The Only Thing of Consequence
In the Marine Corps, there was this saying about how it doesn’t matter whether you’re black, white, brown, or yellow. It was one of the first concepts drilled into our minds from the moment we stepped off the bus at the Recruit Depot in San Diego, California (Yes, I’m a Hollywood Marine.). If we were going to be part of the world’s most fierce and elite fighting force, that’s how we were going to have to operate. I’m sure that sentiment was echoed in other military branches too. There was only one color. That color was green. You were a mean green fighting machine. And while there might have been different shades of green, we all bled the same and were prepared to fight for that woman or man standing to our left and military left. There was no right. We may not have always made the best decisions; but contrary to popular belief, we’re only human. Our humanity was the only thing of consequence on the battlefield.
I’m reminded of this notion because a friend of mine recently shared a link to a website for newcomers to the tech industry called: Out of Office Hours. This website, while I don’t intend to tear down the original idea for its founding, was started with the goal of linking people who are new to the tech industry or are interested in exploring opportunities with those currently in the field. What was curious about this website, were the survey questions to become a mentee or “newcomer”. It seems the website’s creator was focused on serving more underrepresented groups — which gave me pause and sparked me to write this piece because I’m apprehensive towards any focus on a particular group, whether it’s underrepresented or not. People shouldn’t have to identify with being part of one group or another.
Time and time again, I think that questions requiring people to answer for whether they’re gay, straight, Catholic, Islamic, veteran, African American, Caucasian, Asian, or even Hispanic tend to alienate certain groups and foster bias more than they bring us together. I’m a human being and that’s all that should matter. I’d want the same opportunities to achieve excellence in any industry as anybody would — regardless of my background or affiliation. If I’m successful, it’s because I earned that success through hard work and commitment. In the same way that the Marine Corps doesn’t hand out the Eagle, Globe, and Anchor to just anyone, we shouldn’t be handing out jobs, rewards, or other advantages/opportunities to someone who didn’t put forth the effort. It doesn’t make sense.
While it might be true that our sense of identity plays a huge role in whether we’re successful at accomplishing our goals, it shouldn’t be used as a crutch to get to where we want to be. When I applied for my first career after leaving the Marine Corps, the process flowed seamlessly and faster than usual — particularly since I had to obtain a clearance like many federal employees. I remember talking to my roommate, at the time, about how fast everything seemed to progress. I even ventured to say that I couldn’t believe how they hired me. I didn’t feel I deserved it, and he said something that will stick with me for the rest of my life. He essentially said that they probably hired me because I’m a minority or veteran and were fulfilling a quota. I wasn’t offended by his comment. In fact, we burst out laughing because his comment was insightful yet unbecoming of an HR professional. I still consider him to be a good friend. However, it made me wonder about whether I would ever achieve success due to my actions and not because of what I am or might be to satisfy some federal mandate or social construct.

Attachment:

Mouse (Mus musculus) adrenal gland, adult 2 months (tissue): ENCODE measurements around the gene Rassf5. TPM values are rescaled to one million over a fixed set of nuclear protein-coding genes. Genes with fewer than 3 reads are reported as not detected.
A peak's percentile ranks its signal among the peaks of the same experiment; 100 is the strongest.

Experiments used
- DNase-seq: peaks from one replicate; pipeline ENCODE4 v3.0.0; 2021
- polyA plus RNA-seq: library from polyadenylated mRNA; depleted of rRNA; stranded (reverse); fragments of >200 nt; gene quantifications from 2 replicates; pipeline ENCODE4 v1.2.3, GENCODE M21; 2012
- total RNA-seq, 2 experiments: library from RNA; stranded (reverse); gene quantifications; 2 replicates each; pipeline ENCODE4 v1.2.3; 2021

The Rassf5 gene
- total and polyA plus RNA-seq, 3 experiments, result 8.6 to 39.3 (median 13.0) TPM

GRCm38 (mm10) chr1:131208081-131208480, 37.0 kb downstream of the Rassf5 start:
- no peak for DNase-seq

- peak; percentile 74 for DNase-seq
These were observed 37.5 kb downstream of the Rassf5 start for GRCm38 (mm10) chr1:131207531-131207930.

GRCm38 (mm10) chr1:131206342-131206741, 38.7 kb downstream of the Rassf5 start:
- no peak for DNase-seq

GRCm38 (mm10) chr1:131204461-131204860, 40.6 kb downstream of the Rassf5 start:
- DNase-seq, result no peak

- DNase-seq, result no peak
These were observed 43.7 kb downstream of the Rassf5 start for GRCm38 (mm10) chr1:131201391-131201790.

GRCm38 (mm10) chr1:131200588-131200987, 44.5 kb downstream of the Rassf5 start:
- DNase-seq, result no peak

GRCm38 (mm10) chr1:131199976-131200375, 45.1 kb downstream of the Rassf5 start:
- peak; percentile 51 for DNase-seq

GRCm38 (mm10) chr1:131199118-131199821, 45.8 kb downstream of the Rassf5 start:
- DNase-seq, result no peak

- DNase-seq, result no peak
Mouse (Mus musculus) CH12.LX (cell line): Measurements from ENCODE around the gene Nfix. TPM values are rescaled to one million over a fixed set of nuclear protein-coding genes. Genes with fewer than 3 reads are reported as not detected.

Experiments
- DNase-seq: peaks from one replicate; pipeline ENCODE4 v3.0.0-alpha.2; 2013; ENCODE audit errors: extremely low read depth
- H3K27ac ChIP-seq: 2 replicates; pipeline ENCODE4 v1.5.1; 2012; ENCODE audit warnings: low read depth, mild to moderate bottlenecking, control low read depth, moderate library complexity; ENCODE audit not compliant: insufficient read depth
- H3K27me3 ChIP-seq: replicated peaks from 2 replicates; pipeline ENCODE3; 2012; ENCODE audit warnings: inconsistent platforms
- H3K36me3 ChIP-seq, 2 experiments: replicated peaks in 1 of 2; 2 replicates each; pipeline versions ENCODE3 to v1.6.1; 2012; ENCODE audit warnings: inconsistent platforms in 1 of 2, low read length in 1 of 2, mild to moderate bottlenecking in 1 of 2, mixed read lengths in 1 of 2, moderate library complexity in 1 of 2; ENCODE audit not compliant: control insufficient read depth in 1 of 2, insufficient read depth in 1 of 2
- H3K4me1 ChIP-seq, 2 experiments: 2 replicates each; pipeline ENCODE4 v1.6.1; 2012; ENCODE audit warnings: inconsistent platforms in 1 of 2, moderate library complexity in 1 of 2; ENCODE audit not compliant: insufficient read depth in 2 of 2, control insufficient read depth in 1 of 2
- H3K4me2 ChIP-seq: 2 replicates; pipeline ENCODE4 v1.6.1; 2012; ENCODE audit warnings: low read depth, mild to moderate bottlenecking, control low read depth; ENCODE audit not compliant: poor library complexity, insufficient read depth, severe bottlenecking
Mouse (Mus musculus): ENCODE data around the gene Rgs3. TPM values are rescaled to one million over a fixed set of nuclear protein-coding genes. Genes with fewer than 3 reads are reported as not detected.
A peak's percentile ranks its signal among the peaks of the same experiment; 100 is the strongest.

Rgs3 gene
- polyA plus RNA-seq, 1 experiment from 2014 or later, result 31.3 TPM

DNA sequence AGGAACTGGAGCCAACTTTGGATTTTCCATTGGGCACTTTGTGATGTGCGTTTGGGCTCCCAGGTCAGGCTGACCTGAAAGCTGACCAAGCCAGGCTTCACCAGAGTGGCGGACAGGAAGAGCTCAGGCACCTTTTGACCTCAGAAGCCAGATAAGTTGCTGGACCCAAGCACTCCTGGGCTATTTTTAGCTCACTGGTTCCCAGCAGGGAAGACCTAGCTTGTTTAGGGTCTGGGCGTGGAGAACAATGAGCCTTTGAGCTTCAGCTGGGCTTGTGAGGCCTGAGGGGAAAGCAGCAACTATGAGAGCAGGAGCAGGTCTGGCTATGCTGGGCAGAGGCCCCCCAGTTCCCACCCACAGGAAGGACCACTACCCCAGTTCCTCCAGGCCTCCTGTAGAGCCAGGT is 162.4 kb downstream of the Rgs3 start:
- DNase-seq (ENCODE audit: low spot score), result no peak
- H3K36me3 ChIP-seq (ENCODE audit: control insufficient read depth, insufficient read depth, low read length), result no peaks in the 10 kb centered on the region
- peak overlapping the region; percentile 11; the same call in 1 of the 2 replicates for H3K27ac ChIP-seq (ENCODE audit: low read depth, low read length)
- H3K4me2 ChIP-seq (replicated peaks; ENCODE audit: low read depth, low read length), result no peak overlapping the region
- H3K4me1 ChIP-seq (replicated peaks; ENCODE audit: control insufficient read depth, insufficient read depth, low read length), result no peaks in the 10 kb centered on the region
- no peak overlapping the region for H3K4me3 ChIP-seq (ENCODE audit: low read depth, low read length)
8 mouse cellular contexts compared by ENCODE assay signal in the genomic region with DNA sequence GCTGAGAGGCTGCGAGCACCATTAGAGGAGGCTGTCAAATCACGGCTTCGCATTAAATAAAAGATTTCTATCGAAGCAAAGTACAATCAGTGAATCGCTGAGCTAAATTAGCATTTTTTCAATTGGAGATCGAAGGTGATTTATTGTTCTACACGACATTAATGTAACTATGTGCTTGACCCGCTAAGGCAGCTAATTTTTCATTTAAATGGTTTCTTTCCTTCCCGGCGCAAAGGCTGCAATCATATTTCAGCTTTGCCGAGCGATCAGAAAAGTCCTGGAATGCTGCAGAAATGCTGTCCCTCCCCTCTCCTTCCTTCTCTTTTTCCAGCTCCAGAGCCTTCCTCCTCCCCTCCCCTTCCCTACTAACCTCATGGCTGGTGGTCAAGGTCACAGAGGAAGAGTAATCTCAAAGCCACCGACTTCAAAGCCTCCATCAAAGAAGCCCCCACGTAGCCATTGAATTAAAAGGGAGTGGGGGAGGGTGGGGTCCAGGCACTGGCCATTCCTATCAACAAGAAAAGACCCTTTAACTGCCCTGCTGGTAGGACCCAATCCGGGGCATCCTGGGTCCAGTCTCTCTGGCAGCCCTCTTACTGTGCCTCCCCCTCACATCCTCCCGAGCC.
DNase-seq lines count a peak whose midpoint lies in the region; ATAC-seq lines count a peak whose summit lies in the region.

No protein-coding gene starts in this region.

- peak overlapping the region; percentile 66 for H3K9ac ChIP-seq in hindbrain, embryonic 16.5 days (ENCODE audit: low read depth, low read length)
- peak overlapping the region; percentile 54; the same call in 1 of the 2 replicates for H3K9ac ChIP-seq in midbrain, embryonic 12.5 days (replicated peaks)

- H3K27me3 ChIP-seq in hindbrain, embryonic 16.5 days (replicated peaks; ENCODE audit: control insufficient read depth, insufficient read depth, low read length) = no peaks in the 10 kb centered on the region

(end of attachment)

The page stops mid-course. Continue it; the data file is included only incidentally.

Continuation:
I’m not experiencing an identity crisis. Nor am I seeking to undermine the federal policy on affirmative action or the government’s efforts to foster diversity and inclusion. The issue of diversity and inclusion is important for the thorough cultivation and innovation of ideas and betterment of society to be sure. In truth, I enjoy being different or diverse — if that’s what we’ll call it. My Spanish last name, brown skin, and Mexican background should make me more interesting, unique, and even peculiar. But, identity questions have no place on an application of any sort. It shouldn’t matter. Not if you want to hire, reward, or offer advantages/opportunities to someone genuinely worthy of it. If America or any country for that matter is to be great, we must put issues of identity behind us and move forward. Our humanity should be the only worthwhile consideration (and, of course, ability to do the job) in the same way that it’s the only thing of consequence on the battlefield.
P.S.: By completing the Out of Office Hours survey, I was hoping to find a mentor to answer some questions and serve as a guide into the tech industry. Who cares that I’m of Mexican descent or underrepresented? I don’t need special favors or treatment. I’m different because society says I’m different. Otherwise, I would never think of myself as innately different. In any case, we shouldn’t be trying to reach supposedly underrepresented groups for STEM — unless the field is made up of a bunch of wild boars, which I guess it could be argued, because we’re all human. We should be trying to reach people period — as diverse as they come of both sexes. I recognize that’s kind of an oxymoron, but it should solidify my point.